George Floyd's death anniversary was meant to be a turning point, a time to commemorate the passage of legislation to "root out systemic injustice" in the criminal justice system, as President Joe Biden put it. Instead, Floyd's family traveled to Washington on Tuesday to mourn with Biden and urge Congress to act as they mark the first anniversary of the death of their brother, father, and son.

Floyd's brother Philonise addressed reporters at the Capitol alongside family members, Democratic House Speaker Nancy Pelosi, and other legislators, saying, "Today is the day that he set the world on fire. We need to work together to ensure that people in America no longer live in fear," WLWT reported.

Family members later spent an hour at the White House with Biden and Vice President Kamala Harris. Bridgett Floyd, a sister, remained away, intending to return only when a bill was ready to be signed into law.

George Floyd's death ignited a global reckoning over racism and a surge in demands for police reform, but lawmakers have yet to respond. In contrast to his delirious public and private support for his infrastructure bill and the COVID-19 relief package, Biden has taken a back seat in this high-profile legislative battle, choosing to leave the job of crafting a solution to lawmakers on Capitol Hill.

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Floyd family demanded Congress to pass police reform legislation

The George Floyd Justice in Policing Act, which the Democrat-controlled House passed in March, makes it easier for officers to be sued and charged with crimes and prohibiting police chokeholds on a federal level, restricting no-knock warrants, establishing a national database to monitor cops with records of misconduct and enacting a slew of other limits on police use of force.

Despite Biden's Tuesday deadline, the bill has stalled in the Senate, where Democrats need the support of at least 10 Republicans, most of whom are doubtful.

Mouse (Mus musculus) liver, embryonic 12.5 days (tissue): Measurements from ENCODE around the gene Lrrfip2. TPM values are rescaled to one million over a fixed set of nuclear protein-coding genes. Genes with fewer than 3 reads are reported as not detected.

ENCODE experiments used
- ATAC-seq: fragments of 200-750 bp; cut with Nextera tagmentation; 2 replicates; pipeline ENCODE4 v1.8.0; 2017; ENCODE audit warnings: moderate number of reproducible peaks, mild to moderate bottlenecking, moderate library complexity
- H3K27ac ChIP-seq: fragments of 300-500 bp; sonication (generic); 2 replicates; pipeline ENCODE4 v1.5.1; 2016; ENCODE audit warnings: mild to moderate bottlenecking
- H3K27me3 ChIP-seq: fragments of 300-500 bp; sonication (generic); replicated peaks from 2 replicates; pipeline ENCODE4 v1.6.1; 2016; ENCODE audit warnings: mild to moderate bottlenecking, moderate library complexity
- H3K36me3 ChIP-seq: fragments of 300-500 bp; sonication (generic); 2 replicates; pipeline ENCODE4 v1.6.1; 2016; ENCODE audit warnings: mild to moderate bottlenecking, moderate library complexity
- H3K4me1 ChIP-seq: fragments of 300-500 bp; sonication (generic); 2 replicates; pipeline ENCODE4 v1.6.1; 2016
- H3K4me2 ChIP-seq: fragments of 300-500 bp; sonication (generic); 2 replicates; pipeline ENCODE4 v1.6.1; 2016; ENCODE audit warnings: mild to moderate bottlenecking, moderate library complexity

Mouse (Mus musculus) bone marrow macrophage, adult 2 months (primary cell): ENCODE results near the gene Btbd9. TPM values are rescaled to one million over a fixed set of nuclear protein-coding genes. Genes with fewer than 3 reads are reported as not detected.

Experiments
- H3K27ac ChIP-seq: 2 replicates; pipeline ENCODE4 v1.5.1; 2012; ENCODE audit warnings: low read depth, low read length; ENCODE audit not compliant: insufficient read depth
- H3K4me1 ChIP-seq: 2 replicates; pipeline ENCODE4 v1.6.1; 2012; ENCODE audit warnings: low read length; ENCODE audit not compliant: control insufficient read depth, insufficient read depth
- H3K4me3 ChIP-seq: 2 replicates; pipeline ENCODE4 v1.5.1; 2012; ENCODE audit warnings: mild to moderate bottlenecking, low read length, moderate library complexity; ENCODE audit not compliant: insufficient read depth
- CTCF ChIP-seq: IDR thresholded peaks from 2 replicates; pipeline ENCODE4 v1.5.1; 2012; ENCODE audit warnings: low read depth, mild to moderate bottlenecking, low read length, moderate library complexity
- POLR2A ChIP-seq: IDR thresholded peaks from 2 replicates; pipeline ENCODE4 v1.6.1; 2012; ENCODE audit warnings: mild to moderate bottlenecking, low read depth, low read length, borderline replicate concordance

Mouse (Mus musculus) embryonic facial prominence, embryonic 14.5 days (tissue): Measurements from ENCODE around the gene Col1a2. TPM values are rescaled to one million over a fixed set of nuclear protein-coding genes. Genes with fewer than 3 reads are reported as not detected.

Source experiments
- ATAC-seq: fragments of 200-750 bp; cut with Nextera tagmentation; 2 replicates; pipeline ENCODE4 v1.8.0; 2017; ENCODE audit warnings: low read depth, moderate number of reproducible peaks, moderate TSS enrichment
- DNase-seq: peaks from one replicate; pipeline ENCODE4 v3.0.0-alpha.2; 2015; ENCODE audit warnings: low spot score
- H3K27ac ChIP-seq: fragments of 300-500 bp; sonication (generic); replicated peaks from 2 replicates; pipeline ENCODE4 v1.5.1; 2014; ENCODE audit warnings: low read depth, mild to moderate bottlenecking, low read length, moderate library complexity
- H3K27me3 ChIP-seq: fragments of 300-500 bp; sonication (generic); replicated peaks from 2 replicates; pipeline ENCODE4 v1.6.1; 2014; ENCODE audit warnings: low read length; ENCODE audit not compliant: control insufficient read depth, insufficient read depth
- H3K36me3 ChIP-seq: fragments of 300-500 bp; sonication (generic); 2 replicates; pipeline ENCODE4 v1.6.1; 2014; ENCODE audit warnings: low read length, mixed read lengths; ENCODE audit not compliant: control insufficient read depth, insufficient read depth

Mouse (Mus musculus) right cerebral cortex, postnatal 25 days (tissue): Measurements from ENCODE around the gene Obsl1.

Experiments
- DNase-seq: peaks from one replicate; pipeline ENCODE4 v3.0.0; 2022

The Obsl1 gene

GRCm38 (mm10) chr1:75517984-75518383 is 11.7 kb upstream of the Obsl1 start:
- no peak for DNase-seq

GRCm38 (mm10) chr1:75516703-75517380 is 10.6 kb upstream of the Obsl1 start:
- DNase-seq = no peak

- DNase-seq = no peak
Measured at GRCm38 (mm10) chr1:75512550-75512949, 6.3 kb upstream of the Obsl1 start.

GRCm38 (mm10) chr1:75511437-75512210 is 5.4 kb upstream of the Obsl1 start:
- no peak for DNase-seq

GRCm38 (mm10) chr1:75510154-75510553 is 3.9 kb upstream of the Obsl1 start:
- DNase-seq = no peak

Later Tuesday, Biden told Philonise Floyd and the other Floyd family members, including George Floyd's mother and 7-year-old daughter, that he expects the Senate to find a bipartisan agreement and bring the bill to his desk soon.

Per NY Daily News, after meeting privately with the Floyds, the president issued a statement saying, "We must take action. We are at a crossroads. The battle for America's soul has been a relentless tug of war between the American ideal that we're all born equal and the harsh reality that racism has ripped us apart for years."

According to George Floyd's family, Biden expressed "genuine" concern for how the Floyd family was feeling on the anniversary of George Floyd's death and told them he is displeased that the deadline for police reform has not been met. Attorney Benjamin Crump, who accompanied the family, said the family would discuss bipartisan talks with senators Tim Scott, R-S.C., and Corey Booker, D-N.J.

"We all want better police, but it doesn't have to be one against the other. This is a national concern, not a law enforcement or civil rights issue," Crump noted, as per Fox News.

White House press secretary Jen Psaki was asked earlier why Biden was not using the bully pulpit on Tuesday to turn the heat up on Congress to pass police reform. She said that it is a case of what is believed to be the most positive way to move the talks forward and get to the final result that everyone cares about, which is signing this bill into law. Psaki added that Biden is "encouraged" by bipartisan talks but has declined to set a new timetable for legislation.

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